Norm learned the inner workings of cars alongside his father, amassing a collection of Stanleys that today warrants several large garages, featuring other notable beauties like a 1913 Rolls-Royce Silver Ghost.

Before discovering the Misselwood Concours, Norm was a regular at Concours events around the country and made a name for himself as a trustee of Maine’s Owls Head Transportation Museum.

Molly, however, got to know him as a driver.

“He was so passionate when he talked about cars, and I was quickly drawn in, too,” she said.

While dating, the two embarked on a three-week tour of the Colorado Red Rocks in a Stanley, which Molly describes as a “very tall car, a very fast car, but it has a lot of maintenance that has to happen in the first part of the day before it can get up and start running. Then there is more to do at the end of the day when you are through driving.”

A Stanley is colloquially known as a Stanley Steamer because it runs on water, which produces steam, and, for a car of its time, is quite fast, often reaching up to 100 miles per hour.

The catch? You must stop and refuel it, frequently, and often at the homes of gobsmacked strangers.

“And so here I am going on this tour, having no idea, knowing no one but Norm,” said Molly. “But the things we saw were so beautiful, these lakes and mountains and backroads. You see it all.”

Norm and Molly Shanklin

After almost 30 years together, the couple still regularly makes time for new adventures. They just returned from an Alpine tour of Austria, Italy, Croatia, and Slovenia in a 1913 Rolls Royce Silver Ghost, where they careened down mountain switchback cliffs, the wind in their faces as they veered through villages, turning every single head along the way.

A drive to make a difference

As much as Norm and Molly love telling stories, it’s a new chapter they’re helping to write at Endicott.

A story about paving the way for future generations of nurses in the wake of a pandemic that overwhelmed the healthcare field and educated the American public on the pricelessness of nurses.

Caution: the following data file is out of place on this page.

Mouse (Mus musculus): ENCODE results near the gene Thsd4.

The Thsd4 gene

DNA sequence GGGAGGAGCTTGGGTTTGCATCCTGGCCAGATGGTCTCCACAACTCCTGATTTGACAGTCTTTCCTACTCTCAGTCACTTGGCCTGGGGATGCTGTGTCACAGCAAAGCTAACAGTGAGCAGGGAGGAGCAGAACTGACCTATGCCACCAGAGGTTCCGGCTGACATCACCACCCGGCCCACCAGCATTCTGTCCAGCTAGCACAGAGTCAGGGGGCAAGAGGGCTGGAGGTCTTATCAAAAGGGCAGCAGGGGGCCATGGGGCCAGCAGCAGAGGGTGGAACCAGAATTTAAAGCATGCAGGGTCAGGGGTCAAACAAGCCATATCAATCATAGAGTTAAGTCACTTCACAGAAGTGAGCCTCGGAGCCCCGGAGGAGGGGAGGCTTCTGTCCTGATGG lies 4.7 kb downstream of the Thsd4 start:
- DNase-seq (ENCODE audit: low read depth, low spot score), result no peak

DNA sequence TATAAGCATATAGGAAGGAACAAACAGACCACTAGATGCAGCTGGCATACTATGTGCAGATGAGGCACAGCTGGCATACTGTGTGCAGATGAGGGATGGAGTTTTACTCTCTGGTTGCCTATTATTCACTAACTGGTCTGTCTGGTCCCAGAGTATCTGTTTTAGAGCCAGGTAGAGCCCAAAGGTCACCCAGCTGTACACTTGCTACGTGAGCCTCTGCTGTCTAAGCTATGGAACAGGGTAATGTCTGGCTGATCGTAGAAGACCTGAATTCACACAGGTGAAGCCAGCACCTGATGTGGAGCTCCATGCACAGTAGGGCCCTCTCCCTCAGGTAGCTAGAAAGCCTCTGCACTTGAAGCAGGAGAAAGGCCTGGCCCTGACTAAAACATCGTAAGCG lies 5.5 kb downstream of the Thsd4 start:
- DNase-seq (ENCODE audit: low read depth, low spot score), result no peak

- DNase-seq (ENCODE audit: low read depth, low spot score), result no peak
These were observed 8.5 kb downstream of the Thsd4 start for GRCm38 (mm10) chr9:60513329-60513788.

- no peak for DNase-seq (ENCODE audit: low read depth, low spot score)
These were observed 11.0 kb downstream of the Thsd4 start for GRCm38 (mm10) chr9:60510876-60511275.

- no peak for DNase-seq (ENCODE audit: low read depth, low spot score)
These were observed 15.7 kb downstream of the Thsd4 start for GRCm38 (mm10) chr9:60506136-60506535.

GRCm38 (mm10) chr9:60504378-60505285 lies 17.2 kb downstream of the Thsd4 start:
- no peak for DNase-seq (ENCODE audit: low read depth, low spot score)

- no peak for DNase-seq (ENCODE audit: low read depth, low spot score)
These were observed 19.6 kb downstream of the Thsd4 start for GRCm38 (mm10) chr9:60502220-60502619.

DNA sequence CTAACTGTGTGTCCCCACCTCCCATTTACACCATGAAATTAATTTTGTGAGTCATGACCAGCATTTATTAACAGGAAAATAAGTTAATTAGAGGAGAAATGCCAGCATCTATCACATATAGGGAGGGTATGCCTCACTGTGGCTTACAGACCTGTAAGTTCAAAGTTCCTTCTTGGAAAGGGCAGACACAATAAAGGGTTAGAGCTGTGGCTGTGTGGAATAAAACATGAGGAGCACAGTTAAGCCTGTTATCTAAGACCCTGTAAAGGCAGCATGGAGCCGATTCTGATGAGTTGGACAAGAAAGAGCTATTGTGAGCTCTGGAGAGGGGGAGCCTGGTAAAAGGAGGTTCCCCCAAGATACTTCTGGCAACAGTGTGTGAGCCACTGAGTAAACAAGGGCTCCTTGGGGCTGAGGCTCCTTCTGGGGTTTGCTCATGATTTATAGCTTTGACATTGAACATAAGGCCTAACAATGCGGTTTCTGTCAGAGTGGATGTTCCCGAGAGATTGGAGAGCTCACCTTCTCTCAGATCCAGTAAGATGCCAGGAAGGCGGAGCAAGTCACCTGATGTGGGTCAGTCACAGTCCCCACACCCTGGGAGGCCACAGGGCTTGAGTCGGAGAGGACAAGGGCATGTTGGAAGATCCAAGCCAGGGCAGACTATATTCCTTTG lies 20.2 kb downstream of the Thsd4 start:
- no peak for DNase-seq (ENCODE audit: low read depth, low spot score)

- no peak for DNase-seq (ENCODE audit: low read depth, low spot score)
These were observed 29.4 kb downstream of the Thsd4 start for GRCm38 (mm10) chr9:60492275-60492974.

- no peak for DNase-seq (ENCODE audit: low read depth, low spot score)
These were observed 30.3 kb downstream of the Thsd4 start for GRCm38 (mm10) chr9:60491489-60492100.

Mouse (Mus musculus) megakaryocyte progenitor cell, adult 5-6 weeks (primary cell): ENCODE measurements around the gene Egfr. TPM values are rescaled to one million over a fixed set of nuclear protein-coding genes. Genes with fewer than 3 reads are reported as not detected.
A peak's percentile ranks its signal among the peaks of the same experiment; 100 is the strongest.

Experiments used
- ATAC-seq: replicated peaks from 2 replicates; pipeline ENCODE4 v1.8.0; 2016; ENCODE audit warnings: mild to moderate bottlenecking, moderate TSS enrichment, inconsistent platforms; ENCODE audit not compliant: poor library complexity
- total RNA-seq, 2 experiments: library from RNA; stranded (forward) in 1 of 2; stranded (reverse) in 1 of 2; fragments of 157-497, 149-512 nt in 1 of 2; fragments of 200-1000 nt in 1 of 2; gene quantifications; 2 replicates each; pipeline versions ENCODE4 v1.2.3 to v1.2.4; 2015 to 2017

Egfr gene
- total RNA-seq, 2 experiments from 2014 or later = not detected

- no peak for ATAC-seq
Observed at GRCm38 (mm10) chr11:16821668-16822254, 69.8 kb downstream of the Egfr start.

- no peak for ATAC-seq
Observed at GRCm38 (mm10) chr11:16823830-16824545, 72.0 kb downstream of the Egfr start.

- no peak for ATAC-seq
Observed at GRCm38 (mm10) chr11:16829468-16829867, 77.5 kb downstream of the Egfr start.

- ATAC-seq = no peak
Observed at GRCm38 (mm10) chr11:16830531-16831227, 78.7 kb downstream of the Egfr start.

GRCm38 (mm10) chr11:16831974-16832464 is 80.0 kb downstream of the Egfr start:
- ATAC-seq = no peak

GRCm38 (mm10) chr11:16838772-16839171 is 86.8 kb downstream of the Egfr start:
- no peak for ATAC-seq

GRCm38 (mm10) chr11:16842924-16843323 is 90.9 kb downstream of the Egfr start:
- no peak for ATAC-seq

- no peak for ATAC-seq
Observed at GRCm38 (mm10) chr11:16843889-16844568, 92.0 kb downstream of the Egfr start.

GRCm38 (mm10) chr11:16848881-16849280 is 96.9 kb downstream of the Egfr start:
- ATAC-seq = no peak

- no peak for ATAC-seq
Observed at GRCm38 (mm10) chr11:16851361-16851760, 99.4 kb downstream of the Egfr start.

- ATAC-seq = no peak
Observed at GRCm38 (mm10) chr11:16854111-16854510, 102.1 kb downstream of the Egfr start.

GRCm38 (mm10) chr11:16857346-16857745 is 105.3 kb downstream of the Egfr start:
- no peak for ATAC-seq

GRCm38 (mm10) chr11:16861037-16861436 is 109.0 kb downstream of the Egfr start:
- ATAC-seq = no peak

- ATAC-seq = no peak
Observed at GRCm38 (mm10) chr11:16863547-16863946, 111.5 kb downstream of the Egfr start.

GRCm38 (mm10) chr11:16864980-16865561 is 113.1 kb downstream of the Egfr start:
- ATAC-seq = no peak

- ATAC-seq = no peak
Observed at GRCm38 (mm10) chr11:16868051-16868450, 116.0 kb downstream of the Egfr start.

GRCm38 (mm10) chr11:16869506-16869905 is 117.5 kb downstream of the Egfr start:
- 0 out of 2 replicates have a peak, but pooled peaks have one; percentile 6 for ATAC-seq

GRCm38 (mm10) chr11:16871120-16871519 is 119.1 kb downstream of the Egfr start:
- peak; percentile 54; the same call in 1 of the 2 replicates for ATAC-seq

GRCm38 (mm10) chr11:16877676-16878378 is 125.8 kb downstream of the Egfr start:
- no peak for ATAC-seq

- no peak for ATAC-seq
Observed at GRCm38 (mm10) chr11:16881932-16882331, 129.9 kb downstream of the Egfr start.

“Everybody who we talk with at Endicott, they get the mission of the campus and they’re all putting their shoulder to the same wheel, trying to move it in the right direction. It’s a heartwarming feeling,” said Norm.

That made the Shanklins ask, “What can we do to channel some of our philanthropic involvement and say thank you to an organization that has welcomed us with open arms? Endicott has enriched our lives when we had no prior connection with them until the Misselwood Concours and now we wonder what we’d do without them.”

The Shanklin Family Scholarship arose out of the Shanklins’ fondness for Endicott and as a way to honor the nurses in their own lives, including the nurses who cared for Norm’s parents and Molly’s best friend, Susan McKenna, who’d been the school nurse at Lawrence Academy and who “embraced every kid and was such a great nurse for everyone,” recalled Molly.

“Doctors frequently get the limelight,” added Norm, “but these unsung heroes behind the lines make the impact directly with the person in the most critical time of their life.”

Now, as the College prepares to distribute the first round of funding to nursing students in the fall of 2024, the Shanklins are also looking ahead—to the 2024 Misselwood Concours d’Elegance.

Last summer, the couple won with gold leaf trim—the oldest known motorized Fox and one of the world’s most beautifully restored fire engines.

But this summer, the couple plans to showcase “Big Red,” the 1911 seven-passenger Stanley they took on their first tour together.

Norm is also thinking about 2025. For that, he has a departure in mind. He’s still thinking classic, but a different kind of classic—“a rare little 1949 MG-YT,” he said.

“It will be a special 50th-anniversary celebration for my first car restoration done under the guidance of my dad, a consummate craftsman,” he added. “It’s the car that started it all.”